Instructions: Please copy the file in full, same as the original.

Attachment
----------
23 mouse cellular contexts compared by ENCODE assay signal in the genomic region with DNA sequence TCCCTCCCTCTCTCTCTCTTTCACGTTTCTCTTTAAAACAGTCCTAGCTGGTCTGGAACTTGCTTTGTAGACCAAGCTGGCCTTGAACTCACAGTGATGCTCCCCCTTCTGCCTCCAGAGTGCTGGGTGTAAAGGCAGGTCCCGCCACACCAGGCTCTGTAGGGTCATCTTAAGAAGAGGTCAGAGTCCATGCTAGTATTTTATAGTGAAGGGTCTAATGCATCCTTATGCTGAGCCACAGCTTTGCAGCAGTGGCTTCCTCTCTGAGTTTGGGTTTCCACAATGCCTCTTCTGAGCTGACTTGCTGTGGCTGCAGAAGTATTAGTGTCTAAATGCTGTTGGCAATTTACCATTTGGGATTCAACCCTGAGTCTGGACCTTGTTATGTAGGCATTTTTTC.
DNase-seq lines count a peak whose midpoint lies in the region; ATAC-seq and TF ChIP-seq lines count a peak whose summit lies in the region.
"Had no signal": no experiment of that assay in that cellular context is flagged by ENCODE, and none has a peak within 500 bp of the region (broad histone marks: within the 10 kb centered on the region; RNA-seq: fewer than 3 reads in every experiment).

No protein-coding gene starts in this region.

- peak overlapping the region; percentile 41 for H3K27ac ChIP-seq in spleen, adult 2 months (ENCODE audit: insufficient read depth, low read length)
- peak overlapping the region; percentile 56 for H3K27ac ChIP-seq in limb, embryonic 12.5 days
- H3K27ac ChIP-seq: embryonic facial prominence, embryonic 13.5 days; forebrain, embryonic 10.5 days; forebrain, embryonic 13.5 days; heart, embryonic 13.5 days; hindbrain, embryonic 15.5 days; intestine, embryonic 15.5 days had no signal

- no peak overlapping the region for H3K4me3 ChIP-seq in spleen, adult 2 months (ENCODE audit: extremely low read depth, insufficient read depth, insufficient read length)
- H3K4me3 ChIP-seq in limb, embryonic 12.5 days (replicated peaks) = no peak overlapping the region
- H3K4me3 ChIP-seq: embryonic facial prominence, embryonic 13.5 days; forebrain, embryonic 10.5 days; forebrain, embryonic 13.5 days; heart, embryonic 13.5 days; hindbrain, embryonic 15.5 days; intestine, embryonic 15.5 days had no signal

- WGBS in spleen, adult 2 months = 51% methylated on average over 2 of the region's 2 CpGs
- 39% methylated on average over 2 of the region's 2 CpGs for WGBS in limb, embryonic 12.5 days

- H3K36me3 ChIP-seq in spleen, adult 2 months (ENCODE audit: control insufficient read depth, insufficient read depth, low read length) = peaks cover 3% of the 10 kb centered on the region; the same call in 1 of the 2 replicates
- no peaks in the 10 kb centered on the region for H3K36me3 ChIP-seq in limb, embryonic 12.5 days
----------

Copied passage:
23 mouse cellular contexts compared by ENCODE assay signal in the genomic region with DNA sequence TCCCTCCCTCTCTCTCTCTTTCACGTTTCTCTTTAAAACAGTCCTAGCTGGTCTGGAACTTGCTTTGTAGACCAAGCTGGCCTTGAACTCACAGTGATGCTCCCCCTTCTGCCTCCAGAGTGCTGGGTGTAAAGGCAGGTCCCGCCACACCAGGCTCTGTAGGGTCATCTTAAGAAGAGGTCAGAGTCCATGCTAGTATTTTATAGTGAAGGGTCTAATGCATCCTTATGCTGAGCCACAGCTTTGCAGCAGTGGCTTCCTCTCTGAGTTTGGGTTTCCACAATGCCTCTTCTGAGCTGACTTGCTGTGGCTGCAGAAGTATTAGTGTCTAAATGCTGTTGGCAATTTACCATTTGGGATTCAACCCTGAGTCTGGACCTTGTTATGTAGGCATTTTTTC.
DNase-seq lines count a peak whose midpoint lies in the region; ATAC-seq and TF ChIP-seq lines count a peak whose summit lies in the region.
"Had no signal": no experiment of that assay in that cellular context is flagged by ENCODE, and none has a peak within 500 bp of the region (broad histone marks: within the 10 kb centered on the region; RNA-seq: fewer than 3 reads in every experiment).

No protein-coding gene starts in this region.

- peak overlapping the region; percentile 41 for H3K27ac ChIP-seq in spleen, adult 2 months (ENCODE audit: insufficient read depth, low read length)
- peak overlapping the region; percentile 56 for H3K27ac ChIP-seq in limb, embryonic 12.5 days
- H3K27ac ChIP-seq: embryonic facial prominence, embryonic 13.5 days; forebrain, embryonic 10.5 days; forebrain, embryonic 13.5 days; heart, embryonic 13.5 days; hindbrain, embryonic 15.5 days; intestine, embryonic 15.5 days had no signal

- no peak overlapping the region for H3K4me3 ChIP-seq in spleen, adult 2 months (ENCODE audit: extremely low read depth, insufficient read depth, insufficient read length)
- H3K4me3 ChIP-seq in limb, embryonic 12.5 days (replicated peaks) = no peak overlapping the region
- H3K4me3 ChIP-seq: embryonic facial prominence, embryonic 13.5 days; forebrain, embryonic 10.5 days; forebrain, embryonic 13.5 days; heart, embryonic 13.5 days; hindbrain, embryonic 15.5 days; intestine, embryonic 15.5 days had no signal

- WGBS in spleen, adult 2 months = 51% methylated on average over 2 of the region's 2 CpGs
- 39% methylated on average over 2 of the region's 2 CpGs for WGBS in limb, embryonic 12.5 days

- H3K36me3 ChIP-seq in spleen, adult 2 months (ENCODE audit: control insufficient read depth, insufficient read depth, low read length) = peaks cover 3% of the 10 kb centered on the region; the same call in 1 of the 2 replicates
- no peaks in the 10 kb centered on the region for H3K36me3 ChIP-seq in limb, embryonic 12.5 days